The overall volume of property transactions may be lower than the heightened activity of the last couple of years but ask any prospective homebuyer whether it’s easy to secure the purchase of a new home and you’ll be met with a short shrift.
The market continues to be characterised by the number of potential buyers exceeding the number of sellers. According to Propertymark, there are an average of 29 buyers for every available property on the market, and while recent trends indicate that this number may be falling slightly, the odds are still stack heavily in favour of those selling rather than those buying.
Consequently, Rightmove says the average asking price of property coming to market has hit it sixth consecutive record of £369,968, up 0.4% in the month. As a result, Rightmove has revised its full-year 2022 house price forecast up from 5% growth to 7% despite cooling market, as it says, “record low stock volumes struggle to recover enough to meet buyer demand”.
This dynamic is supported by recent research from Market Financial Solutions, which found that gazumping is taking place in more than half (51%) of property transactions in London.
When vendors have such a significant upper hand, they also have the ability to choose exactly whom it is they sell to. With this in mind, selling to a cash buyer who is able to move with immediate effect is far preferable to selling to someone who first has to sell their current property and must rely on every transaction in the chain going through successfully in order to have the required funds.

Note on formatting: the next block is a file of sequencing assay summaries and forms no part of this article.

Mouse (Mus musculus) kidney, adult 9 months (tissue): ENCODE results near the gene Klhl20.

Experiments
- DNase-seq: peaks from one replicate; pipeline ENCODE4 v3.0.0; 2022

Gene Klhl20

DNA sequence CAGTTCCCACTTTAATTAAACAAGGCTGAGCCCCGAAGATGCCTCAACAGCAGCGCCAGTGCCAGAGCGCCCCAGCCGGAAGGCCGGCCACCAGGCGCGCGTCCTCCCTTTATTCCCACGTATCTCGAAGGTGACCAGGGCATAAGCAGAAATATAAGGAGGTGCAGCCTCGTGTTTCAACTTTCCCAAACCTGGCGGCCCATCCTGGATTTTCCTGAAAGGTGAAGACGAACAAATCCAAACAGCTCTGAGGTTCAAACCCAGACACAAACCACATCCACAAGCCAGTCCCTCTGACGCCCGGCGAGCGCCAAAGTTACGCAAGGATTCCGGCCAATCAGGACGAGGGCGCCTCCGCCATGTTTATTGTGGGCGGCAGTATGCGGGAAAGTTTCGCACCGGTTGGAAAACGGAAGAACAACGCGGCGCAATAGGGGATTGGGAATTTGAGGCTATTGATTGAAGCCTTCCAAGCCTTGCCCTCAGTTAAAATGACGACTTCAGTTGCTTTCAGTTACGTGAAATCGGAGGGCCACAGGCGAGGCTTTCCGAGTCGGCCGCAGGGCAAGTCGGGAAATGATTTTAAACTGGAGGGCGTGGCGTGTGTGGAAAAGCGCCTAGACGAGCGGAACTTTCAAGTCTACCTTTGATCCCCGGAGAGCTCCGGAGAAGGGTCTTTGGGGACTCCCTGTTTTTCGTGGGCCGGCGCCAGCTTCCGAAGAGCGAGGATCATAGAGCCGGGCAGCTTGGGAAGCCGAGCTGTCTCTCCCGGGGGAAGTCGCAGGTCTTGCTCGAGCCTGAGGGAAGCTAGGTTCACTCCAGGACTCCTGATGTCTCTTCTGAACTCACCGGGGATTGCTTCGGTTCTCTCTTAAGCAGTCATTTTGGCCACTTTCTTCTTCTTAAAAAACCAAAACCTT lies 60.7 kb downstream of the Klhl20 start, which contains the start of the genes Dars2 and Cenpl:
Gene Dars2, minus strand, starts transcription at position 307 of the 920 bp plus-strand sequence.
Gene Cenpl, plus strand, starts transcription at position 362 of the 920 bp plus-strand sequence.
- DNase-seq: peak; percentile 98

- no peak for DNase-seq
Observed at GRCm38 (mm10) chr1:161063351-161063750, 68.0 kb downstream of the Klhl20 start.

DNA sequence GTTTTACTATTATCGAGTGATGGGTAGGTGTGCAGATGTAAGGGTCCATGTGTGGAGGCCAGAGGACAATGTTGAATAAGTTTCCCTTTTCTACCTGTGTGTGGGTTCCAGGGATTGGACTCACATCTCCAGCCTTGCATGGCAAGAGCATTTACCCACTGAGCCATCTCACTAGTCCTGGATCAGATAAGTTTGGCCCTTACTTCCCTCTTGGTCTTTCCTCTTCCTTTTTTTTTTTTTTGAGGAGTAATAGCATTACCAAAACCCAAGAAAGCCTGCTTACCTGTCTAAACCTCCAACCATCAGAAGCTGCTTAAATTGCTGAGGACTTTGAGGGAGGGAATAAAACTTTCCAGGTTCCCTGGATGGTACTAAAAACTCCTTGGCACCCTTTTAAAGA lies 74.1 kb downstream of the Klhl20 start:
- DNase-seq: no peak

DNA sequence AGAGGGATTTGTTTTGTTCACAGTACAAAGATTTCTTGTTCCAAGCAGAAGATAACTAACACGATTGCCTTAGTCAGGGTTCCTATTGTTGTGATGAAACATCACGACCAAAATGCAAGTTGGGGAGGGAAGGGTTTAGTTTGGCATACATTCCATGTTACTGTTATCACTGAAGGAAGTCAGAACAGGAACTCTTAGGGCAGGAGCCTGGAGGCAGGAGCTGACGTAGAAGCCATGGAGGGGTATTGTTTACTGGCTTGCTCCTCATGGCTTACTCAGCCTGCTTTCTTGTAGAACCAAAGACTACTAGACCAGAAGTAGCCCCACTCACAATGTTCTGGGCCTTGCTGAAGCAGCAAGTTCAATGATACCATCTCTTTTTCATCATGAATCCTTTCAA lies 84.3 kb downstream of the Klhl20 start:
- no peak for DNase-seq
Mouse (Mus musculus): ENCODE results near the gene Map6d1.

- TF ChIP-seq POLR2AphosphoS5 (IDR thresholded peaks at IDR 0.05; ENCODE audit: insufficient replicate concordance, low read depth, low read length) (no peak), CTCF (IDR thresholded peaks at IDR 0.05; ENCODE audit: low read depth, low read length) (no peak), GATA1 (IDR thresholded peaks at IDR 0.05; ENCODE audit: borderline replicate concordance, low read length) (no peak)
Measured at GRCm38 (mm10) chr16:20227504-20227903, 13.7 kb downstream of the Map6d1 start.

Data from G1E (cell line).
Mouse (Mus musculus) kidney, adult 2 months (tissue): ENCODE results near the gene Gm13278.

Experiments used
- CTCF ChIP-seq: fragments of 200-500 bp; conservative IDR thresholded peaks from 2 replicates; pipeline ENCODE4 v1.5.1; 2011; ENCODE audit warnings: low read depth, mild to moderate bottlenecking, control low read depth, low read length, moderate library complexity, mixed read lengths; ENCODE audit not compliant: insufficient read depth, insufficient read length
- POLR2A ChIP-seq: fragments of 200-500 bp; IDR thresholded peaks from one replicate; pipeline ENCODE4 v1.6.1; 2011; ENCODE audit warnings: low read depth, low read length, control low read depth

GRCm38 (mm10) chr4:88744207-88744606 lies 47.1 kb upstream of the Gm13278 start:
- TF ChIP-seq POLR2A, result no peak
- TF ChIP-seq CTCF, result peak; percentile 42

Cash buyers don’t hold much interest for mortgage brokers, but you could put your clients in the advantaged position of a cash buyer, even if they have a property to sell.
At Brightstar Financial, we are seeing a rise in demand for regulated bridging finance from brokers working with clients who are regular home movers that want to give themselves the best possible chance of securing the next home of their dreams by having the funds immediately available to secure a transaction, even before they have sold their current property.
By taking a bridging loan on either the property being sold or purchased, or both (depending on the transaction), home movers can release the capital they need to purchase their next home, which means they are in a better position to gain an advantage against other buyers and potentially even negotiate a purchase price. This approach may even give movers the time they need to maximise the price on the property they are selling, which could in some circumstances potentially offset the cost of the short-term borrowing.
The exit route in such a transaction would be the eventual sale of the property and, with regulated bridging loans available up to 12 months, this should provide plenty of time to tidy up the loose ends.
If you have clients who are looking to move home and want to give themselves the best chance of securing the best property, and you are unfamiliar with the bridging market, the best approach is to partner with an expert in this sector who can identify the most appropriate solution and secure the best outcome for the customer.
Jo Logan is a bridging and development finance specialist at Brightstar Financial